The story of the birth of Jesus and the visit by the Wisemen is deeply entrenched in our understanding of this critical event in history-the birth of the Messiah. I will briefly attempt here to point out what we know from Scripture and scrape away some common misconceptions that have been added to the text.
Who were the Wise Men and why did they arrive in Bethlehem about two months after the birth of Jesus?
The Wise Men were members of a Persian Tribe called the ‘Magi’ from which we get word ‘magic.’ Much like the Tribe of Levi for the nation of Israel, the Magi functioned as the spiritual leadership tribe in Persia and were very powerful politically. The Magi were monotheistic, believed in blood sacrifice, practiced sorcery, and were masters of astronomy. While they were not kings themselves, they were the most important king-makers in the ancient Persian world. If you wanted to be a king in Persia you had to become a master of the wisdom, knowledge and disciplines of the Magi. Their main religion was and is called Zoroastrianism.
Some of the Magi in the time of Jesus were descendants of the Magi who were trained by the Prophet Daniel while in exile in Babylon (Est. 545 BC-474 BC). These Magi practiced Zoroastrian rituals but believed in the God of Israel as the one true God being heavily influenced by Daniel’s teachings. Daniel was put in charge of the Magi, called Chaldeans, by Babylonian King Nebuchadnezzar after his dream was accurately interpreted as described in Daniel Chapter 2 (Est. 543 BC).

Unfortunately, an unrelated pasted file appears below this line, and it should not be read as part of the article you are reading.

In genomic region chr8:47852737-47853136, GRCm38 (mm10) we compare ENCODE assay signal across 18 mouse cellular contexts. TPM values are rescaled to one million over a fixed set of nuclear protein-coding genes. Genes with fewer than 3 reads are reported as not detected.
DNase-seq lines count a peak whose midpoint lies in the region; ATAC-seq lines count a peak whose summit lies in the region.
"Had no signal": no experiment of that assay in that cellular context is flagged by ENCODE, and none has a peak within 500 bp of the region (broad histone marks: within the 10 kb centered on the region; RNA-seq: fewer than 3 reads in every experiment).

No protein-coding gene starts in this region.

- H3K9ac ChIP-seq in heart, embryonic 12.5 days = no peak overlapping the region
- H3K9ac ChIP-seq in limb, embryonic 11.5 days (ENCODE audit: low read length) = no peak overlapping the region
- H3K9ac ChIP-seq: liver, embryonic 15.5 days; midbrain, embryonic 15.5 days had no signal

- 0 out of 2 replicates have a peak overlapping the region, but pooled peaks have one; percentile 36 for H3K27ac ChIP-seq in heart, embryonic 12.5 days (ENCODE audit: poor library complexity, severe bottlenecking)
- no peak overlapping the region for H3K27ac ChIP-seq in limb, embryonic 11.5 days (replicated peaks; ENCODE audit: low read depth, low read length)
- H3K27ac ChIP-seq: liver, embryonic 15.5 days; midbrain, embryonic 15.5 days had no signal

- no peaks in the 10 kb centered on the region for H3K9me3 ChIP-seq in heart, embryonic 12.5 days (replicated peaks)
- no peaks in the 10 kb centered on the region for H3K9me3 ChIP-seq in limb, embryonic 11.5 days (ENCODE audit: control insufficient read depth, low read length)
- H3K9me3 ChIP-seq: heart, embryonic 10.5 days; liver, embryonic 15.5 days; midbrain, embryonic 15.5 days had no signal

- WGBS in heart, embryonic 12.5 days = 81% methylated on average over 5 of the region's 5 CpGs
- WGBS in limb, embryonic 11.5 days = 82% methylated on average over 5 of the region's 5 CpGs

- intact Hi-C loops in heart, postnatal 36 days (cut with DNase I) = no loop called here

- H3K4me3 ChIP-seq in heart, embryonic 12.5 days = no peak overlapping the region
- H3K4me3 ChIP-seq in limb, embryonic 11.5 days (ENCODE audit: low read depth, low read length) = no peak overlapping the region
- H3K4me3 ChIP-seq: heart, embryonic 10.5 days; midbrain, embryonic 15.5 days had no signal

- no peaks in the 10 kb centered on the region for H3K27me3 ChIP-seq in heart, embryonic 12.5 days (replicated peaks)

Daniel was again put in charge of the Magi by Persian King Darius the Mede who put Daniel in the lion’s den (Chapter 6). King Darius believed in the God of Daniel and was very relieved when he found Daniel alive the next morning and feeds Daniel’s accusers to the lions. Darius issues a decree to the nation of Persia to worship the God of Daniel (Est. 487 BC).
In about 474 BC, 19 years before the end of the Babylonian exile in September of 455 BC, Daniel has his famous vision called the ’70 Weeks Prophecy’ described in Daniel Chapter 9. Each ‘Week’ represents seven years of time and is broken down into three parts. The First Seven weeks (49 years-7/455 BC-7/406 BC) is centered around the rebuilding of Jerusalem (Dan. 9:25) that starts with the rebuilding of the Jerusalem Wall from mid July-September:( Elul 25-Neh. 6:15) in 455 BC. The second 62 weeks, 434 years, goes from 7/406 BC to 7/29 AD. At the end of this sixty-two week period, Daniel 9:26 states “Messiah shall be cut-off” – i.e. killed. Jesus is crucified the following Spring on Passover of 30 AD. Daniel’s prophecy is very precise.
What was the Star of Bethlehem?
The point of all these dates, taken from my research, is that the Wise Men knew when to start searching for a sign in the sky for the coming Messiah. In October of 5 BC, during the time of the first Roman Census, Magi saw a star from their sky view in Persia, possibly near Babylon in modern day Iraq, and began preparing for a trip to Jerusalem of about 700 miles. At that same time there was a great expectation based on Daniel’s teaching of a king to be born in Israel who would be the long awaited Messiah.
The Star of Bethlehem was only seen by the Magi at the time of the birth of Jesus and after they arrive in Jerusalem about two months later in December. The Magi see the Star again after meeting with Herod and the leaders in the Temple who directed the Magi to Bethlehem where Micah 5:2 says the Messiah would be born.
Only the Magi saw the star.
It was not a comet or star formation that can be charted by astronomy. The star is called ‘Astair’ which can mean a blazing, shining or Shekina manifestation of the ‘Glory of God.’ I can speculate the what the Wise Men first saw in the East happened at the same time the shepherd’s saw and heard the angels announce: “For there is born to you this day in the city of David a Savior, who is Christ the Lord” in Luke 2:11.